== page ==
It was this Inauguration, among all Inaugurations, that I wanted to see. It was this Inauguration which brought us full circle from that time when we joined the civil rights movement forty years ago, founding a human relations group in our living room (my husband serving as its first president and I giving speeches to community groups about fair housing). It was this election we sought, those forty long years ago, as we helped in our small way to piece-by-piece help build a country where this could happen. It was this election that we worked for (without knowing it) even way back then in primary 1968, when we tried to oust a sitting president—and he decided not to run. (And it was every election since). It was this election night at Grant Park which we sought to juxtapose to that awful Grant Park night back in 1968.
Yes, we have come full circle. It was forty years of activism by ALL of us, including me. It was the standing out at the polls and canvassing in below zero wind chills. It was the canvassing in years (such as 1968) when many couldn't or wouldn't. It was working for equal rights for women, the Equal Rights Amendment that never (even today) passed. It’s the issue advocacy for progressive values even during terms we were not “in power.” It was the 10-20 hours of activism a week (for two years) I spent trying to stave off the removal from office of President Bill Clinton. It’s a lifetime of phone banking, organizing, letter writing, op-ed writing, blogging(even on blog precursors). It was the poring our heartfelt energy into it… From the primary of 1968 to today, this was our moment, as Barack said. The perfect culmination of everything.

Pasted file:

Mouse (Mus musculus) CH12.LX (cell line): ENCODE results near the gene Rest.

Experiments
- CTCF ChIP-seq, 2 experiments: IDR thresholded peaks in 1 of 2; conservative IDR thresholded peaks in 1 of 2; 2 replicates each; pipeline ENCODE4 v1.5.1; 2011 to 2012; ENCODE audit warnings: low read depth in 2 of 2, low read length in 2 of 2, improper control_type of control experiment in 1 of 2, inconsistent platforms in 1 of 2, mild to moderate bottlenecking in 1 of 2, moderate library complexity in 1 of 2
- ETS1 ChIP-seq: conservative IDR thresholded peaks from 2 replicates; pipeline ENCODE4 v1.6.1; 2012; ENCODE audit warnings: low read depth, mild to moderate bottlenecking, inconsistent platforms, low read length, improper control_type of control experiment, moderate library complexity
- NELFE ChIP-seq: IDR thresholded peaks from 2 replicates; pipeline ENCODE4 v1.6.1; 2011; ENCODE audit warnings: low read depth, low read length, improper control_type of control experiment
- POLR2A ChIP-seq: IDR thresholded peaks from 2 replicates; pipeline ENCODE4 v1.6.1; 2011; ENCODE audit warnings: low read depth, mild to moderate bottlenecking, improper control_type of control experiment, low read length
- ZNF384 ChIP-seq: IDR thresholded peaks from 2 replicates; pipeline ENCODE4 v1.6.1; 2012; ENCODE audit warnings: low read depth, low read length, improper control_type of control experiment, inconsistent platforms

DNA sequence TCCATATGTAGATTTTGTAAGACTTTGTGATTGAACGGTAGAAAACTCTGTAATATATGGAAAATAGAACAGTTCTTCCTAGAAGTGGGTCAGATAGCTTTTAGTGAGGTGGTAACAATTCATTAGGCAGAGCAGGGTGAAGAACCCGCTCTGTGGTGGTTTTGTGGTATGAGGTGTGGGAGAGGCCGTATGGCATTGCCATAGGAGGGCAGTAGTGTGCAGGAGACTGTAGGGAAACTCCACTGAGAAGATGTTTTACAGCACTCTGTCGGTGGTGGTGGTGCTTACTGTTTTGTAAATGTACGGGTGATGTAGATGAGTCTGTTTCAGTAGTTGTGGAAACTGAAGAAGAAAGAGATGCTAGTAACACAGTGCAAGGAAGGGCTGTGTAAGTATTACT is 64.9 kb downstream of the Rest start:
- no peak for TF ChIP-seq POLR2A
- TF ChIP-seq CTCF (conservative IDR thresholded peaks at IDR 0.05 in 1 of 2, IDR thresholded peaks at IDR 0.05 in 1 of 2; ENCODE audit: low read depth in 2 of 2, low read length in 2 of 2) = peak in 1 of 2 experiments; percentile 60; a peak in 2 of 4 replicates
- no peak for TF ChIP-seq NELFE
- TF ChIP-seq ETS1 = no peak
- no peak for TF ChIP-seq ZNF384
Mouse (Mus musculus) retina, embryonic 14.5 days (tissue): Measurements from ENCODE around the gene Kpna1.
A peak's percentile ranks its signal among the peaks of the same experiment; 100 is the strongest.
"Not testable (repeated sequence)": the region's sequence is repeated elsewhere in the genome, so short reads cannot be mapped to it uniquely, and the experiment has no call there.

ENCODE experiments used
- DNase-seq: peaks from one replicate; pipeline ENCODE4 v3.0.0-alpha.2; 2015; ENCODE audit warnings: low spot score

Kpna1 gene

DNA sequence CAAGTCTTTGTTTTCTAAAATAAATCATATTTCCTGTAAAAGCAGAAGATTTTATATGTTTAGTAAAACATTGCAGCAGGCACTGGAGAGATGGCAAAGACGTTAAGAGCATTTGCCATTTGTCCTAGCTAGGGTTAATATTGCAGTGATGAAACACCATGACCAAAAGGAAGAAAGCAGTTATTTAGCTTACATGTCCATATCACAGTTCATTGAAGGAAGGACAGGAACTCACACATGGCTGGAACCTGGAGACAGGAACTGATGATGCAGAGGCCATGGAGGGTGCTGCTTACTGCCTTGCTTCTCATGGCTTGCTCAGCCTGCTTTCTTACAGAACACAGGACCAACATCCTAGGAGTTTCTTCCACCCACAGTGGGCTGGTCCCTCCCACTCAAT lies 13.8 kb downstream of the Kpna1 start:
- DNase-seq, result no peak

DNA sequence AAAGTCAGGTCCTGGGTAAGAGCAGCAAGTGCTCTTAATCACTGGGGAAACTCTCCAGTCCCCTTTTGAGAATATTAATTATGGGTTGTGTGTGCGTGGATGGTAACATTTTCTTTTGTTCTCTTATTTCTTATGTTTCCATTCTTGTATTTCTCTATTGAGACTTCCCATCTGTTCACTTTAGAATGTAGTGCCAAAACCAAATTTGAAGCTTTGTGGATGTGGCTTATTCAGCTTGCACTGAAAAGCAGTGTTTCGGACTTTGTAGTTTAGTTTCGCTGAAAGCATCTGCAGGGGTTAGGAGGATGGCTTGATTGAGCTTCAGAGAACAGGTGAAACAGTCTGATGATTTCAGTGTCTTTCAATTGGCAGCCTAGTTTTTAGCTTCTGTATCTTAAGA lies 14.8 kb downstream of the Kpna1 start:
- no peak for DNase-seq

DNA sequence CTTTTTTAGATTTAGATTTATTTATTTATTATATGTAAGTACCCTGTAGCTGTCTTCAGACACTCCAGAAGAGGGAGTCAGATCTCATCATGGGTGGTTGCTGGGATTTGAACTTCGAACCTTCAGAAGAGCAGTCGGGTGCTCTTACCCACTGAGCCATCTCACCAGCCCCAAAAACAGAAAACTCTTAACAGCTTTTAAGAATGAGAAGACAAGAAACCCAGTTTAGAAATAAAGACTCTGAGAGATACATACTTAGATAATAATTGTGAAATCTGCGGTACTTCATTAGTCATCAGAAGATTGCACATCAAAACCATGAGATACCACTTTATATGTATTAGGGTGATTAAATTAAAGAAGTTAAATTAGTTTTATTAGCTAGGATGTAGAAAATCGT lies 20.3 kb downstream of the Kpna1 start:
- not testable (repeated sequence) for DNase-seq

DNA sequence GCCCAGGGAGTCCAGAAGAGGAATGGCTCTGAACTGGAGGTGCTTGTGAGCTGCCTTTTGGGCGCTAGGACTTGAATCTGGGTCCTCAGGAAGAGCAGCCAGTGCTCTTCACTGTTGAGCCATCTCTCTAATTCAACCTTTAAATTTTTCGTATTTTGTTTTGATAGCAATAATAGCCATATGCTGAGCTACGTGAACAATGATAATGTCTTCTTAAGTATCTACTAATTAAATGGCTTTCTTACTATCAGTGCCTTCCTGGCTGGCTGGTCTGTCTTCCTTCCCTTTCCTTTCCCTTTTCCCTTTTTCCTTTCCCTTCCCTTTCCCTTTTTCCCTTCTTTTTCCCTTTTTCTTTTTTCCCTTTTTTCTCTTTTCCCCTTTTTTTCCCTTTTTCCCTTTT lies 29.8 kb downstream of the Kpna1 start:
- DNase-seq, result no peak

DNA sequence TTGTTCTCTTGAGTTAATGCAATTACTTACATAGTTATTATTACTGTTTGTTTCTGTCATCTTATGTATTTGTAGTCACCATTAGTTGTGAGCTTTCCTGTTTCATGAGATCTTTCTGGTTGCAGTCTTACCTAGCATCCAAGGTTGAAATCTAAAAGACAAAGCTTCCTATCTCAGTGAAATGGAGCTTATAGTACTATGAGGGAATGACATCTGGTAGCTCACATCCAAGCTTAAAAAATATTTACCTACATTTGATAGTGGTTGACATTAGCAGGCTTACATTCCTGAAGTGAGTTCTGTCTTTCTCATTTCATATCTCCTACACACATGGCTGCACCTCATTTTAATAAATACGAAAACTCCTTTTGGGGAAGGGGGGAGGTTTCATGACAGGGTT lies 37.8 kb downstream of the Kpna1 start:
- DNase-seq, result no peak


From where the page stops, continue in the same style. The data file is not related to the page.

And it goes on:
It was this election that we helped make possible with our nonstop work for Howard Dean. He ushered in the mouse pads and shoe leather campaign which made all this possible. In 2004 he was the first top-tier candidate in many years to use universal health care as one of his main issues. It was he who, along with Dennis Kucinich opposed the war, and helped make opposing it mainstream. Overwhelmingly, now, Americans see that Howard Dean was right about that. And it was he, through his Dean Dozen, and later DFA A-List, which made Barack Obama-for-Senate the very first pick. Barack Obama now belongs to us all (and the world). Somehow, though, watching a rerun and not having seen it in real time at all feels emptier than I can say. It was the day the world passed me by and I was supposed to be there. Instead I was entombed in the bowels of an uncaring city, left to rot like so much garbage. America partied on the earth above our very heads, while we were sequestered in the Purple Tunnel of Doom, ironically treated as though we had no place. There were thousands of us. Some even singing “Lean on Me,” But I never felt so alone.